Vicki Martz, a member of the American Society of Golf Course Architects, was Vice President and Senior Golf Course Architect at Arnold Palmer Design until she started her own firm earlier this year. As Director of Environmental Design at Palmer, Martz established herself as an expert on the environmental issues golf developments face. Her new firm, Victoria Martz Golf Design, focuses on sustainable design solutions, but it also looks for ways to make the game more attractive to at least two categories of players not always taken into consideration by mainstream golf design firms: women and children. What follows is an insider’s take on women in golf design and how one woman’s views may affect the future of the game.
Why has the golf industry been so slow to perceive the need to make the game attractive to kids and families?
For so many years a golf course was seen as an amenity needed to sell housing. It was part and parcel of the “lifestyle” movement embraced by developers. There was little motivation to cater to a new market. In many cases the golf course was viewed as a “loss leader” and was never expected to generate profit on its own. The “larger, bigger and more expensive” mantra was always geared to lure customers to the housing or resort-hotel component. These courses were not designed to encourage women or junior golf. They were designed to appeal to a demographic that wanted to play on a “best new” award course or a course with a top one hundred ranking by one of the major golf publications. The silver lining in this current market adjustment is that people within the golf industry have finally realized that, to keep this wonderful game alive and positioned for the future, more emphasis has got to be placed on growing the game—and we can’t do that without including women and families.
How do clients respond to your approach?
It may or may not have been part of a formal discussion, but all of the designs that I did with Arnold Palmer Design were fun and playable from all sets of tees. I was very cognizant of how each hole played for the higher handicap. We now include “grandchildren” tees. They take very little maintenance and are so economical to install and irrigate that I am hopeful that most facilities will recognize their importance for the future of the game.
Arthur Little has done quite a bit of research on the importance of proportional tee positioning that deemphasizes strength and encourages skill. He noted that swing speed, not handicap, should be the prime factor when players select and architects design tee locations. It is an enlightened concept that will encourage more and speedier play.
Here are my guidelines for “grandchildren tees”:
- Start by assessing hazards within 100 yards of the green.
- Set up tees anywhere from 40 yards to 160 yards, so the hole can be a par 3 for older children but a par 4 or even a par 5 for younger kids and beginners.
- Remember that navigating the tee shot and learning the short game is the goal. Par shouldn’t matter. The point is to acquaint children to the fun and challenge of the game and encourage them in their learning process.
- At the minimum, mow a small area or an existing mound for a grandchild tee, but keep in mind that variety in the length and type of shot required to the green is what will keep the children’s interest up.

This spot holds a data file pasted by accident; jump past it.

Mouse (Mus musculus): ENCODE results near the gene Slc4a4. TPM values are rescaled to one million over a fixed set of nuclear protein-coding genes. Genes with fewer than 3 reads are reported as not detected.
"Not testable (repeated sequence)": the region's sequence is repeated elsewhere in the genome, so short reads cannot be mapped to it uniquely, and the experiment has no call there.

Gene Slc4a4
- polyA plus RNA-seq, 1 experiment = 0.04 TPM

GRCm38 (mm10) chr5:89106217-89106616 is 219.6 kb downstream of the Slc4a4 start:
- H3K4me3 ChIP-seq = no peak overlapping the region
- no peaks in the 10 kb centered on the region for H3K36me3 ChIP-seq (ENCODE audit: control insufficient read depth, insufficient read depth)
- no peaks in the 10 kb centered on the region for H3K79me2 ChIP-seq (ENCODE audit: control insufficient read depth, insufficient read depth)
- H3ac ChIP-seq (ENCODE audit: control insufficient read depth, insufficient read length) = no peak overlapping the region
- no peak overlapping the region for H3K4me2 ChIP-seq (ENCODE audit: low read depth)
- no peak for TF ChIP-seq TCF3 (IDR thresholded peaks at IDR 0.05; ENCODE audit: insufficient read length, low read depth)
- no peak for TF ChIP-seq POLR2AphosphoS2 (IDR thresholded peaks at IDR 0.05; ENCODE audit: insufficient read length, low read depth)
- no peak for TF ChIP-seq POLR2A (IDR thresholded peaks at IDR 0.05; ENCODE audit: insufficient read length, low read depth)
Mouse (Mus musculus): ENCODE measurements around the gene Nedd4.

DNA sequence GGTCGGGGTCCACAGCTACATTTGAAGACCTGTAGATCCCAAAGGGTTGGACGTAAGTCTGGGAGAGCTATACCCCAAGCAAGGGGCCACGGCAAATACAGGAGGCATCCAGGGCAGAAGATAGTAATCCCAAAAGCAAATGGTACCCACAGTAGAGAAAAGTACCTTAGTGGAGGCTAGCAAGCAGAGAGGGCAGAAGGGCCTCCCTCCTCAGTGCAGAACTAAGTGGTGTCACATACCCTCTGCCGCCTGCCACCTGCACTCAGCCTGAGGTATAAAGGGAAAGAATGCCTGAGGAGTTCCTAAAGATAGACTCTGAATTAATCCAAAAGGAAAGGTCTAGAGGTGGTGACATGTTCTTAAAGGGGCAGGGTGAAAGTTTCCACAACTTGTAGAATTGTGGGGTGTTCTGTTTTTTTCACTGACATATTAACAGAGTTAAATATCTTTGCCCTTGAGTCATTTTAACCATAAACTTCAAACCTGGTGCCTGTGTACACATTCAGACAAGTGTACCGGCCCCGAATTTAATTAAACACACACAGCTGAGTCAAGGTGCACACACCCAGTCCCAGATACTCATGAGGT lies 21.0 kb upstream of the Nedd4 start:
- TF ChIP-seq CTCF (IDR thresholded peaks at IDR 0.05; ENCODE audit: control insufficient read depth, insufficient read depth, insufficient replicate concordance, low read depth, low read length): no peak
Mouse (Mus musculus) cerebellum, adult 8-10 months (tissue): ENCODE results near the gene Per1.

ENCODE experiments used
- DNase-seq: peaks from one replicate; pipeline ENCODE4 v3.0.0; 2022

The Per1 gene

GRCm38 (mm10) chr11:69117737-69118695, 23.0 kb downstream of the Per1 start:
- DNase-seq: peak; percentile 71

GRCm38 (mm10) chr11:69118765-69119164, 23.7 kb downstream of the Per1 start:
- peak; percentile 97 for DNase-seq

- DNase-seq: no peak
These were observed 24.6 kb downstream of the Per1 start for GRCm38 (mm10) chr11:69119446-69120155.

Which of your completed projects best shows the benefits of making the game more family-friendly and accessible?
The King’s North in Myrtle Beach, SC is a very challenging golf course that golfers pay a premium to play due to its reputation in South Carolina and its high ranking in golf publications. However, it is also well recognized for the strength of its design for women, with not one but three sets of tees rated for women to accommodate all skill levels, from beginner to advanced. With that “women friendly” model the course attracts couples who enjoy the game together as well as families who can take advantage of the variety of tee options.
What is the biggest challenge facing the golf design business?
Golf became too dependent on the housing market. Often courses were not built to be economically sustainable. Economic data nonetheless shows that the retirement market for golf is still strong. The baby-boom generation is just now reaching that golden age. The boomers were brought up on golf and have a great desire to play, and also have the financial resources to do so. If the financial markets will loosen up, then I think there will be a demand for new golf from developers who cater to this market segment.
However, for this market of older players courses will need to play shorter and take less time. There will always be a premium on well-designed courses with effective strategy and rich aesthetics, but playing challenges and beauty don’t necessarily mean “long” and “expensive.” Existing courses, too, will always need to keep the components, like the irrigation system, up to date and working efficiently. When it’s time for renovation work, courses can, and should, reevaluate the design strategy to make sure they can accommodate juniors, seniors and women, the growing segments of golf.
I have also worked with existing clubs to find their “course within the course.” When play is light, a golf course can offer a shortened course that is hidden within the existing routing. We need to embrace options that keep golfers wanting to play the “right amount of golf.”